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Mr. Tyler: A very small correction.

Mrs. Campbell: If it is a correction, I will give way.

Mr. Tyler: In fact, the quotation comes from Dr. Johnson rather than Oscar Wilde. That may appeal rather more to the Conservative ranks.

Mrs. Campbell: I thank the hon. Gentleman.

I also feel that debates held at a more reasonable time of day would attract more press interest. We have often engaged in debates at midnight or in the early hours of the morning, and it is unreasonable to expect any member of the press to be up at that time of night listening to what we say. I do not think that debates held after 10 pm are the most widely watched or noted.

I ask myself whether the general public admire parliamentarians who stay up late night after night, and I have to conclude that they do not: they just think we are

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stupid to allow it to happen. Time and again, when I have raised the issue in the national media, constituents have asked me, "Why do you put up with it? We find it incredible that you are expected to be there night after night, for no good purpose."

It is important that we allow adequate time for debate. I do not approve of the practice of pushing clauses and Bills through this place when they have not been debated or scrutinised. But adequate time does not mean unlimited time because unlimited time has shown itself to invite abuse of the system.

Opposition Members mentioned the role of Members of Parliament. We must continually and carefully rethink that role. I regard myself as a representative of my constituency, and I think it important for me, in that role, to listen closely to what my constituents say to me. I read their letters and e-mails, talk to them whenever I can, and engage in dialogue, and I am frequently influenced by their remarks. I come back here, mention my experiences in debates, talk to Ministers and if I am persuaded myself, try to persuade other people.

It is important to the whole process of democracy for us all to give ourselves opportunities to be influenced by what constituents say. The problem is that some of us have the impression that a parliamentarian has a fixed set of ideas, comes here to express his or her views, and never undergoes any process of renewal--never goes back to listen to what the outside world is saying.

Elections are a good time at which to bring home the views of constituents. Many of us knock on doors in our constituencies during election campaigns, and at the end of the recent campaign I felt that I had a good idea of my constituents' concerns. That is an important process in which we should engage as often as we can, and that means having time to engage in it. If we are in this place all the time, the balance is wrong.

Mrs. Dunwoody: On a day when it has been announced that the House will probably rise on 19 July, does it not behove us be careful about saying that we do not have enough time to talk to our constituents?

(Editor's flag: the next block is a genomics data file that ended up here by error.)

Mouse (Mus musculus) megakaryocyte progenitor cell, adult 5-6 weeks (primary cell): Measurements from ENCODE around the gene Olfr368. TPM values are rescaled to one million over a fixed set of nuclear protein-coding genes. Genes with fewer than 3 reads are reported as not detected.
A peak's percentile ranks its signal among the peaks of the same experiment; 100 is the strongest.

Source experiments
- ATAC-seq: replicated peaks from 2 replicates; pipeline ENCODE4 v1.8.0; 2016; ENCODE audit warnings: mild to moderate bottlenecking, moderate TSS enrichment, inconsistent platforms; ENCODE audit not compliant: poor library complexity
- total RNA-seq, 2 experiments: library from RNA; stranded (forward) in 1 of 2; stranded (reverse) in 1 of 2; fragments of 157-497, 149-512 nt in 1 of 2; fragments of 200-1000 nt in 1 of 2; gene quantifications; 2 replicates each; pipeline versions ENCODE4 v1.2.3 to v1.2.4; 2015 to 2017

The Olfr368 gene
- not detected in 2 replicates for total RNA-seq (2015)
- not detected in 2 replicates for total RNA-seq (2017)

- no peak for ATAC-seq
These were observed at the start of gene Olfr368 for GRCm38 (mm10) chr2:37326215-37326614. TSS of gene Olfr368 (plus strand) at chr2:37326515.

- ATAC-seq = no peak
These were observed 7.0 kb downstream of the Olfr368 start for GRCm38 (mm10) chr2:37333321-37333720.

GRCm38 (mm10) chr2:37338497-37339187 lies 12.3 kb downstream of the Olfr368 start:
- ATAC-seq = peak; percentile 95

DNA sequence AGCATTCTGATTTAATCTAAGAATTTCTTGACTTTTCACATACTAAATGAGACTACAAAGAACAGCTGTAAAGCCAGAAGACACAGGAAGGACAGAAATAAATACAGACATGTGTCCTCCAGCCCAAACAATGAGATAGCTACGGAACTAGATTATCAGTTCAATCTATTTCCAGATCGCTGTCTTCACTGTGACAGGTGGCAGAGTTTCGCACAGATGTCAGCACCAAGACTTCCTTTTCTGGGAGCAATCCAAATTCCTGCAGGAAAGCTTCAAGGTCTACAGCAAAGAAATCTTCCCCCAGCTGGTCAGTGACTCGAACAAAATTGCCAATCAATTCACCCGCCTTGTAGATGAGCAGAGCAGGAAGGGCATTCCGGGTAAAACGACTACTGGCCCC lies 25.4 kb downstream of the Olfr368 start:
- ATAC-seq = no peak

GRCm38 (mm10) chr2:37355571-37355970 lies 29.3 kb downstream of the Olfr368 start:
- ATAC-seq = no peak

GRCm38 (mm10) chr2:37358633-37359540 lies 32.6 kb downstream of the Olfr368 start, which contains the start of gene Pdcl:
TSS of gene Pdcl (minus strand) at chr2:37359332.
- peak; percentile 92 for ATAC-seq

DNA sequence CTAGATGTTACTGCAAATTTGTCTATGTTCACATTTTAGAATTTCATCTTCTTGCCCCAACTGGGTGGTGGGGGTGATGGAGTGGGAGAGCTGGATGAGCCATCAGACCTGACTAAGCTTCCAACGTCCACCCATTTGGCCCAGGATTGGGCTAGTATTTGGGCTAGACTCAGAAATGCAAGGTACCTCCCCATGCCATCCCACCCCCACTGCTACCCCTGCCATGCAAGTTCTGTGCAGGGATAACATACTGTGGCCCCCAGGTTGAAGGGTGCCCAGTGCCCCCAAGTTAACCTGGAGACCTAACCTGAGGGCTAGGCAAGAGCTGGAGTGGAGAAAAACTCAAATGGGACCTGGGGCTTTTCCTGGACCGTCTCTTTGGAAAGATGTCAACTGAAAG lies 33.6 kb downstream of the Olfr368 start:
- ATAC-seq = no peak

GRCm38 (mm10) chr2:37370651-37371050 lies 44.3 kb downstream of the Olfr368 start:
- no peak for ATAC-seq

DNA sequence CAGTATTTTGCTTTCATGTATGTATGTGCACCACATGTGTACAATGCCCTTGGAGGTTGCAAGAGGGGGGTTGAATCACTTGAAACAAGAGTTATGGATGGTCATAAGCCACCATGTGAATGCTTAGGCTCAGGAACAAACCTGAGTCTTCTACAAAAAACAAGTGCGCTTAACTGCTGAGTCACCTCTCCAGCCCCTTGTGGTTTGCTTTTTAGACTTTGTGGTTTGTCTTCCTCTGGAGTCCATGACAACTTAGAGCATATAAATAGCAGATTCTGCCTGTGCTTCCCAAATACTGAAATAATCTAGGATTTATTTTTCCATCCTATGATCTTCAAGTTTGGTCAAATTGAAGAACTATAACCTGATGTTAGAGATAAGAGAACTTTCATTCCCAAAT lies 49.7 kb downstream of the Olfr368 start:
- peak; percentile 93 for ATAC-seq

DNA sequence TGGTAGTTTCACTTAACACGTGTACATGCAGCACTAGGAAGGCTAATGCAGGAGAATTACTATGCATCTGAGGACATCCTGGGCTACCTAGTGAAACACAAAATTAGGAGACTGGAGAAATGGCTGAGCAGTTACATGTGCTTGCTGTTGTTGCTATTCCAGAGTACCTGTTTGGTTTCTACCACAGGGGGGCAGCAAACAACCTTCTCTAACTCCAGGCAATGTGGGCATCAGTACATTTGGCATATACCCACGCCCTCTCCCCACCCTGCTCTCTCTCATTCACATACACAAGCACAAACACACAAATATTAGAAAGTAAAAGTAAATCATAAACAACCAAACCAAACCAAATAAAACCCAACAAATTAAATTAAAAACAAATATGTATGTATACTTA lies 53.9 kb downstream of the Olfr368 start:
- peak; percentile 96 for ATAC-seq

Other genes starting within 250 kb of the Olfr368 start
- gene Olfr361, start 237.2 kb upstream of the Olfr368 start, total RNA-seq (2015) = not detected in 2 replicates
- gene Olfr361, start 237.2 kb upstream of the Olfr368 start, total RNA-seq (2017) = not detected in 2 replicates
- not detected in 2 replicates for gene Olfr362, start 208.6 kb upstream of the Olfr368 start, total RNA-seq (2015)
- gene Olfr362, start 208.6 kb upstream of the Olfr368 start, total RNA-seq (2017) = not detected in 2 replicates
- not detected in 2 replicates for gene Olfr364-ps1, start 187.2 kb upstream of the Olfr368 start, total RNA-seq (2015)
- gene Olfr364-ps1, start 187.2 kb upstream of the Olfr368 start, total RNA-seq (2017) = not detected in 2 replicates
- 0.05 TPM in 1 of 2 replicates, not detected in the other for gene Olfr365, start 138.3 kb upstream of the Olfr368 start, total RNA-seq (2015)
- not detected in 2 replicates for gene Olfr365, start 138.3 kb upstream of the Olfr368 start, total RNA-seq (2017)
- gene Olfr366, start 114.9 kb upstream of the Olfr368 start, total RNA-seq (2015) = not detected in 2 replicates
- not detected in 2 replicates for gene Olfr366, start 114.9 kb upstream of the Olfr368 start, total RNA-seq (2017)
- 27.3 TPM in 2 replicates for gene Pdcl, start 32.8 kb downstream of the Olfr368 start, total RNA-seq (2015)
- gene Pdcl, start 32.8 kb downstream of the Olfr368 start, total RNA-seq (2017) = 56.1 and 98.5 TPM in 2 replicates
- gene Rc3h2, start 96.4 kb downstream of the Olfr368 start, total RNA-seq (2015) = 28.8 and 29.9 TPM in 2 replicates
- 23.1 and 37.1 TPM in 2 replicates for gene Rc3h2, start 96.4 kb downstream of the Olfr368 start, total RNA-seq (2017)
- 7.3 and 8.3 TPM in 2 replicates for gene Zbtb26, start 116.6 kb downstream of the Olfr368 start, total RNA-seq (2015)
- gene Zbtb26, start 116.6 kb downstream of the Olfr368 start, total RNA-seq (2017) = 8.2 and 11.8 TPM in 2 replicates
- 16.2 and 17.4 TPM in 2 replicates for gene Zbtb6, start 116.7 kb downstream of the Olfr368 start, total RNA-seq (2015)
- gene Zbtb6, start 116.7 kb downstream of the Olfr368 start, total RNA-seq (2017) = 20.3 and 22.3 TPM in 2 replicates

Mrs. Campbell: I am sure that my hon. Friend will agree that 19 July is early. In recent years, the House has sat until the end of July. The early finish may be due to a number of factors, but it is certainly not due to the fact that the Executive want to give us time to go back to our constituencies. Listening to constituents, however, is an important part of our role.

Mr. Martin Salter (Reading, West): Will my hon. Friend give way?

Mrs. Campbell: I am about to finish. I am sure that my hon. Friend will have an opportunity to make his own speech.

I hope that the House will vote for the proposals. I believe that both the quality of our lives and the quality of debate will be improved if we accept that programming will become a permanent feature of our procedures.

4.38 pm

Mr. Douglas Hogg (Sleaford and North Hykeham): It is a pleasure to follow the hon. Member for Cambridge (Mrs. Campbell), who made some remarks with which I

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agreed. Let me say this to the House more generally: I hope that Ministers will gather from the debate that there is a lot of genuine anxiety on both sides of the House about the way in which we conduct business.

The hon. Lady said that we had returned from the election with a clearer view of what the electorate felt about a number of issues. One message that I received--as, I think, did other Members--concerned the extent to which the House of Commons, politicians and politics are held in low regard. There are many reasons for that, and I do not think it necessary to catalogue them now; but for many years I have been aware of a recognition that the House has become the instrument of the Executive, and we as Members of Parliament have become the creatures of party. As a result, members of the public observing our deliberations say of Members that they are but expressing the party view.

I want to impress on hon. Members my profoundly held conviction--which, I should point out to the hon. Member for North Cornwall (Mr. Tyler), I held when I was on the Government Benches and serving in a Government office--that Members of Parliament should be much more independent. It is very nice to see my deputy Chief Whip on the Front Bench, because he knows my views as he has heard me express them many times. I took the precaution of including in my election address my belief that it is desirable for Members of Parliament to be as independent as possible. I wanted my constituents to know that when I come to the House it is my intention to be as independent as I feel is right.

I do not believe in the whipping system, and I do not like to be told that I have a free vote only on matters of conscience. I regard all votes as free. Clearly, there is a presumption that we vote in favour of our party, and we are obviously not experts on many issues. This has nothing to do with conscience. When individual Members of Parliament form an opinion, it behoves them to express that opinion and to vote according to it when desirable.

Mr. Cash: I congratulate my right hon. and learned Friend on that statement and on his election address. I made a similar point in my election address for exactly the same reason. Does my right hon. and learned Friend agree that the greatest objective and justifiable change that any great party could make would be to have a policy of ensuring the independence of Parliament as well as the independence of Back Benchers?

Mr. Hogg: I agree with my hon. Friend. Modernisation is important, and there are things that we can do about our practices to make ourselves more efficient. To re-establish independence on both Benches is by far the most important thing that we can do. If we were to do that, and to speak our minds and vote accordingly, we would be held in much greater esteem, and the decisions of the House would have much greater authority.